and we should be getting a kickback from KitchenAid. clearly. :-)

and now i need one of those microplane thingies...

Elizabeth said...

Bee, you are my kind of woman. An Aga is THE kitchen equipment if you ask me. Already for more than a decade, even though I moved country, I have a large information folder of all type of Aga's. If I ever grow up and get a house with a large kitchen. An Aga will be mine.

Nimble said...

I am disturbed that I cannot tell where the refrigerator is. Do you have a half size fridge?! Silicone is a wonderful thing. I was tickled to give my mother her first silicone spatula -- she loves it. I got a microplane grater without a handle as a welcome present for a magazine subscription. It's a little hard to use without a handle but better than not having one at all! I confess that I am a Kitchen Aid scoffer, I figure I do well enough with a whisk or a pastry cutter. But then I am the one who has a troubled relationship with pie crust...

Nimble said...

After reading your comment about Julochka's kitchen post I gather that you really *don't* have a full size refrigerator! I'm allowing myself some good old American shock and dismay.

Bee said...

Anne - Those pyrex bowls are beautiful! Even though I'm attached to some of my kitchen things, in another mood (and if at Sur la Table or Williams-Sonoma)I could happily start afresh with all new stuff. Like you, I have a glass bowl that is my absolute favorite, though.

When you do finish your PhD, I definitely think you should reward yourself with a KitchenAid mixer!

And wouldn't it be heavenly to have PLENTY of counter space?

Kristina - You can always tell if someone has a bias towards baking!

M - See the above remark. Really, unless you bake a lot, the food processor is probably more useful.

Molly - You can't see it entirely, but it can take four pieces of toast at a time. (I often wish that I had bought a smaller one, though.)

Jelica - I know that I shouldn't complain! I realize that smallness is relative . . .

Julochka - You don't have a microplane? You will LOVE it!

Nimble - The (tiny) refigerator is to the right of the sink and the dishwasher is to the left (Anne guessed correctly). We also have another tiny half frig/half freezer in our utility room. I dream of a big frig, though.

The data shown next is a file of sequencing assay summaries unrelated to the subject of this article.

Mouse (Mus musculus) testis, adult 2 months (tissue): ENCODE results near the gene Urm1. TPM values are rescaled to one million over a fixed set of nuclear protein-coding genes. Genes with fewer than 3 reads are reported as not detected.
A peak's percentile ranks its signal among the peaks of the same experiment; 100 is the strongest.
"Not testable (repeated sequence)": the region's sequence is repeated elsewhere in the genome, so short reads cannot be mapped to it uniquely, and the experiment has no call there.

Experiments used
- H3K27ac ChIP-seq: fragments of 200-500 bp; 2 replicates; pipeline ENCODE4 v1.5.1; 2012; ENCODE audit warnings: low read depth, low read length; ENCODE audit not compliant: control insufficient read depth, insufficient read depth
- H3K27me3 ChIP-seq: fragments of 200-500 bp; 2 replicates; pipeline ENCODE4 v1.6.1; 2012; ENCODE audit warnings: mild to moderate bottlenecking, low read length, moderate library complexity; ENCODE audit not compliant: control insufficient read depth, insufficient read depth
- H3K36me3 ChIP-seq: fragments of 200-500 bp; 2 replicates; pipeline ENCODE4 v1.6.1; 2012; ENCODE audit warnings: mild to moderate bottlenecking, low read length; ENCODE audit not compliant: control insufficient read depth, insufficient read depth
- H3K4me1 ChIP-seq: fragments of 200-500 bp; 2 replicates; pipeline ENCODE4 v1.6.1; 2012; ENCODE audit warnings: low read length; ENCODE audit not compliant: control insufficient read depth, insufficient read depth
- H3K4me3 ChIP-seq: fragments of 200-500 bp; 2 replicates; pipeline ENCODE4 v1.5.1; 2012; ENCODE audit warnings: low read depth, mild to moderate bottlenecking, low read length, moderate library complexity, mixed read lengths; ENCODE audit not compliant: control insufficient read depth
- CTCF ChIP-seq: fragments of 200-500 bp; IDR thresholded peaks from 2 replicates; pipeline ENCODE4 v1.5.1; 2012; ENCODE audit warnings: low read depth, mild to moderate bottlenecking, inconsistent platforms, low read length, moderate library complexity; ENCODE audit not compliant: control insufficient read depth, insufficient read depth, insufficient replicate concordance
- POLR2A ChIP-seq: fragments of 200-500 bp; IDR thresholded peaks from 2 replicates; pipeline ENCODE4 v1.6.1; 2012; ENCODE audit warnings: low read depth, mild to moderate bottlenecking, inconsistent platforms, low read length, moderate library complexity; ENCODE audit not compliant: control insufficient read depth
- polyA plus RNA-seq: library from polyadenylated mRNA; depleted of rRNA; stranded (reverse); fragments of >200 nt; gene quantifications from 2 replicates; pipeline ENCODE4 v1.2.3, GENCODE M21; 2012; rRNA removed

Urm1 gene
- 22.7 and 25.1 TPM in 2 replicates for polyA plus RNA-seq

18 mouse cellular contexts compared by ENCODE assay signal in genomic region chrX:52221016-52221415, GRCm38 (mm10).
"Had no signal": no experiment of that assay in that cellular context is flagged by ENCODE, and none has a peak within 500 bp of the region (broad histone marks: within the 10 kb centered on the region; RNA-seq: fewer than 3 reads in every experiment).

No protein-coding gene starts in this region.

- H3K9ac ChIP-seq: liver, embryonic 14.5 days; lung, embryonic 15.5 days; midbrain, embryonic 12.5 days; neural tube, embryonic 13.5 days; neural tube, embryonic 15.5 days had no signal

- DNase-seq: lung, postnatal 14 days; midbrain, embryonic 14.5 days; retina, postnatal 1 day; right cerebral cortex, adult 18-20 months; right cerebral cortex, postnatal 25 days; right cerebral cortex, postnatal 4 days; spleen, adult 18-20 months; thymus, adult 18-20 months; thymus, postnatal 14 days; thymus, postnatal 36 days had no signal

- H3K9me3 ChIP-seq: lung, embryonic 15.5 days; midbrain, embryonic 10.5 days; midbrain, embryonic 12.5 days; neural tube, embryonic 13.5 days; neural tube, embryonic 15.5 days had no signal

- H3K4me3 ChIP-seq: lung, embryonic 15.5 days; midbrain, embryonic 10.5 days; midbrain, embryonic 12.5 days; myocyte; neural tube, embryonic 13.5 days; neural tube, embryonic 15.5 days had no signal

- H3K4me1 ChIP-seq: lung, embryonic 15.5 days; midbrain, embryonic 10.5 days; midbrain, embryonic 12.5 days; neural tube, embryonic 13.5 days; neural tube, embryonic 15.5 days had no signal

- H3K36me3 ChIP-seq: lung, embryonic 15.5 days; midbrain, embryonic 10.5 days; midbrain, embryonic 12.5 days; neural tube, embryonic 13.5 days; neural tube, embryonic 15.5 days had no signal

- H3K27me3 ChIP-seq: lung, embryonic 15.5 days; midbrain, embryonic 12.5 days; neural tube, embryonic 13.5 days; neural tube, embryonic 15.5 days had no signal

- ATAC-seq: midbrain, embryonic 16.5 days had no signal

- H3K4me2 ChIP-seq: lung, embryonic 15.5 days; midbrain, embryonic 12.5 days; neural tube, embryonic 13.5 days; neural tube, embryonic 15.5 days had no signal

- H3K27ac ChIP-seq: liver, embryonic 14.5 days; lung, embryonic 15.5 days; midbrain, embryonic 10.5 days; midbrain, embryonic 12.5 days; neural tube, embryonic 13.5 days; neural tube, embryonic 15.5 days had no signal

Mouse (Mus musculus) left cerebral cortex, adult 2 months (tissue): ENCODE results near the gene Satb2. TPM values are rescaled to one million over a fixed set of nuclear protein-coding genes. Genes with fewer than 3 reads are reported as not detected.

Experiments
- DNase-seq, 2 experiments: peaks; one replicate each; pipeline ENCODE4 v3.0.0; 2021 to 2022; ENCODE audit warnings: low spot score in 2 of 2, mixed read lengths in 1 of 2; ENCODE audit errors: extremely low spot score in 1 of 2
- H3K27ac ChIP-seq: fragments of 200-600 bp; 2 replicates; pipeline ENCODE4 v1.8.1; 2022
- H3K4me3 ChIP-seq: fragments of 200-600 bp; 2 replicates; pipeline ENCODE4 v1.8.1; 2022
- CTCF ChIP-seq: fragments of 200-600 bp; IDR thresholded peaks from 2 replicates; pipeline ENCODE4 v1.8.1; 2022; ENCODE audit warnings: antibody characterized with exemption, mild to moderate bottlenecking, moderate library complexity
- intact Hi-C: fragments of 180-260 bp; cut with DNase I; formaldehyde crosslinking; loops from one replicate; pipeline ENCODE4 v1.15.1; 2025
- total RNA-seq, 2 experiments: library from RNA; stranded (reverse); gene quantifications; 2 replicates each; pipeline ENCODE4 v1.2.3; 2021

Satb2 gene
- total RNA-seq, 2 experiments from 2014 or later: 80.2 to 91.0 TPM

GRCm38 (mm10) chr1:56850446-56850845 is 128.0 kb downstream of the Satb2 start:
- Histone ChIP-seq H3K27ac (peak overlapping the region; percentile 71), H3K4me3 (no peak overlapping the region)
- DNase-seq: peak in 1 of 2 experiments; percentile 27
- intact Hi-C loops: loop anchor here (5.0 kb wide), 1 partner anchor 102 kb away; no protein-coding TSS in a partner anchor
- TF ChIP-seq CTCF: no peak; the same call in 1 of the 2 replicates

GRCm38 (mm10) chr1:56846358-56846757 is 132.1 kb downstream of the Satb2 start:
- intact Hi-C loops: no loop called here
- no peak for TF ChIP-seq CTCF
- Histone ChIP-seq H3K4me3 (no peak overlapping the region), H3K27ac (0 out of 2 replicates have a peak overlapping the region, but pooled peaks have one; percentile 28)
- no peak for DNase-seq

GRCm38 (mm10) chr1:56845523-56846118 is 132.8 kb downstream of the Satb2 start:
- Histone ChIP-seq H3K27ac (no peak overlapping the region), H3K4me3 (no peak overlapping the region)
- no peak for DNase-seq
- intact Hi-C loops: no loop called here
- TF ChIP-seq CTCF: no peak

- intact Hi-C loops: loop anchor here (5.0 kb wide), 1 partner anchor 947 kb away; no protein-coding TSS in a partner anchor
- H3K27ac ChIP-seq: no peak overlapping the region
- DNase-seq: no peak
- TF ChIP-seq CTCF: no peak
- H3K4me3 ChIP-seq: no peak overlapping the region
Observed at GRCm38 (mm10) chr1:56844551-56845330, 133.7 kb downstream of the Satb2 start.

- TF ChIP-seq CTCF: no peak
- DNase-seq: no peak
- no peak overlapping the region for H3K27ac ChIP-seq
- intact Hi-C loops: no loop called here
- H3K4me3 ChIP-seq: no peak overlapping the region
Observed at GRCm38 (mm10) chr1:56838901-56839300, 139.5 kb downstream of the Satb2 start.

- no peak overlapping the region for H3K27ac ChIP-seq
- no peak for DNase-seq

There is nothing like a KitchenAid for creaming and whipping. That's all I'm going to say!

Magpie said...

Your kitchen is lovely. Ours is probably similarly sized, though we do have a full fridge. But the saving grace is the large pot rack that we have over the sink - it hangs more than a dozen pots and pans - essential for freeing cabinet space for other things.

Bee said...

Magpie - I would LOVE to have a pot rack, but our kitchen ceiling is so low that we would constantly be banging our heads on them. :)

rachel said...

My mother's old Le Creuset casserole is probably my best thing at the moment, but I'd really like to know if a KitchenAid is better than the old Kenwood Chef (that I stopped using as I spent so much time scraping the sides down, to the point where it was quicker to cream butter and sugar with a wooden spoon). Does any one have experience of both and an opinion to share?

Your kitchen is so tidy! Mine fills up with papers and junk on every surface in the night.....

Bee said...

Rachel - without comparing the two, I still feel it is safe to say that the KitchenAid is much, much better!

Also, I did semi-clean for the picture . . . although there is a realistic amount of clutter. (Most of the clutter is at the end of the counter and you can't see it. Or on my kitchen table.)

christina said...

i am in love with this post! yay for kitchens and kitchen aide mixers!

TBM said...

Bee, your pretty kitchen! I wish Blogger would let me tag your photos with little notes like "Oh, I love this" and "I spy a French Press" ;-)

I had to smile at your Aga statement. We looked at a house with one of those monsters and had no clue they were so desirable! The real estate agent told us they were good for cooking and drying out our shoes. LOL!


Related Posts with Thumbnails